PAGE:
When trichoscopy enlightens clinic: Fortuitous finding of tinea capitis on alopecia of lupus discoid

Selma Benkirane, Mounia Bennani, Jihane Ziani, Zakia Douhi, Sara Elloudi, Hanane BayBay, Fatima Zahra Mernissi

Department of Dermatology, University Hospital Hassan II, Morocco

Corresponding author: Dr. Selma Benkirane, E-mail: dr.benkiraneselma@gmail.com

Submission: 08.12.2019; Acceptance: 11.02.2020

DOI: 10.7241/ourd.2020e.24

Cite this article: Benkirane S, Bennani M, Ziani J, Douhi Z, Elloudi S, BayBay H, Mernissi FZ. When trichoscopy enlightens clinic: Fortuitous fi nding of tinea capitis on alopecia of lupus discoid. Our Dermatol Online. 2020;11(e):e24.1-e24.2.

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A 19-year-old patient, with no notable pathological antecedents, followed in our training for chronic discoid-type lupus retained on clinical, histological and immunological criteria using synthetic antimalarials, with clinical involvement of the isolated scalp, histological examination showed an epidermis regularly atrophic and surmounted by an ortho-keratotic keratosis, a lymphocytic inflammatory infiltrate in the dermis disposed around the hair follicles and sometimes perivascular and vacuolar alterations of the basal layer. During a routine hospitalization for systematization assessment, examination of the scalp showed several cicatricial and non-cicatricial alopecia plates, weakly limited, asymptomatic resting on a slightly erythematous background evolving for 1 year worsened for 2 months (Fig. 1). The rest of the clinical examination was unremarkable. The dermoscopic examination (Fig. 2), revealed, on a background of erythema congestive, large yellow-orange dots with white perifollicular halos, (Fig. 2: yellow circle) thick linear and sinuous arborescent vessels (Fig. 2: Red circle) snaking between the follicular orifices as well as commas (Fig. 2: Blue arrow), hair in arobase (Fig. 2: purple arrow), hair zigzag, and short broken hair (Fig. 2: green arrow]. In front of the trichoscopic aspect suspecting a tinea capitis, mycological sampling was performed (Fig. 3) income in favor of a trichophyton rubrum put under griseofulvin oral and topical as well as rules of adapted hygiene with a good clinical evolution (Fig. 4) and disappearance of trichoscopic signs (Fig. 5) after six weeks of treatment.

Figure 1. Clinical picture of cicatricial and non-cicatricial alopecia of the scalp.
Figure 2. Trichoscopy associating signs in favor of tinea capitis and lupus.
Figure 3. Mycological sampling directed by the dermoscope.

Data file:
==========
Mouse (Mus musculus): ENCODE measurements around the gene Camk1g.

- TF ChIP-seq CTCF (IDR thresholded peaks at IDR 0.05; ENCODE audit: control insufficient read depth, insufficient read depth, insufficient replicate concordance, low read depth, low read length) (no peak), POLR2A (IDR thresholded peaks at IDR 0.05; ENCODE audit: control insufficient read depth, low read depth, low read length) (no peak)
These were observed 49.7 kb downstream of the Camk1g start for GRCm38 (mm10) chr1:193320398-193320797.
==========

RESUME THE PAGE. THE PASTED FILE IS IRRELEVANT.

Figure 4. Clinical control after six weeks.
Figure 5. Disappearance of trichoscopic signs cited above after six weeks of treatment.

The involvement of the scalp is frequent and inaugural in more than half of cases of chronic lupus erythematosus and can remain isolated, as in the case of our patient, in 10% of cases [1]. Tinea capitis, for its part, is a fungal infection that remains rare in adults and affects mainly women aged 19 to 38 years. The rarity of TC in adults is not well understood but can be explained by the fungistatic properties of long-chain fatty acids in post-pubertal sebum, the maturation of hair follicles and the immune system after age. adult that could protect against fungal invasion [2,3]. The clinical presentation is generally atypical in adults. Dermoscopy is a non-invasive tool that can help clinicians make the diagnosis. The most specific signs described were comma hair, corkscrew hair, zigzag hair and Morse code. The purpose of this presentation is to show the interest of trichoscopy for the diagnostic orientation of alopecia as well as for therapeutic evaluation.


The examination of the patient was conducted according to the Declaration of Helsinki principles.

The authors certify that they have obtained all appropriate patient consent forms. In the form the patient(s) has/have given his/her/their consent for his/her/their images and other clinical information to be reported in the journal. The patients understand that their names and initials will not be published and due efforts will be made to conceal their identity, but anonymity cannot be guaranteed.


1. Francès C. Manifestations cutanées des lupus érythémateux. EMC-Dermatologie. 2015;10:1-14.

2. El-Khalawany M, Shaaban D, Hassan H, Abdalsalam F, Eassa B, Abdel Kader A, et al. A multicenter clinicomycological study evaluating the spectrum of adult tinea capitis in Egypt. Acta Dermatovenerol Alp Pannonica Adriat. 2013;22:77-82.

3. Cervetti O, Albini P, Arese V, Ibba F, Novarino M, Panzone M. Tinea capitis in adults. Adv Microbiol. 2014;4:12.


Source of Support: Nil

Conflict of Interest: None declared

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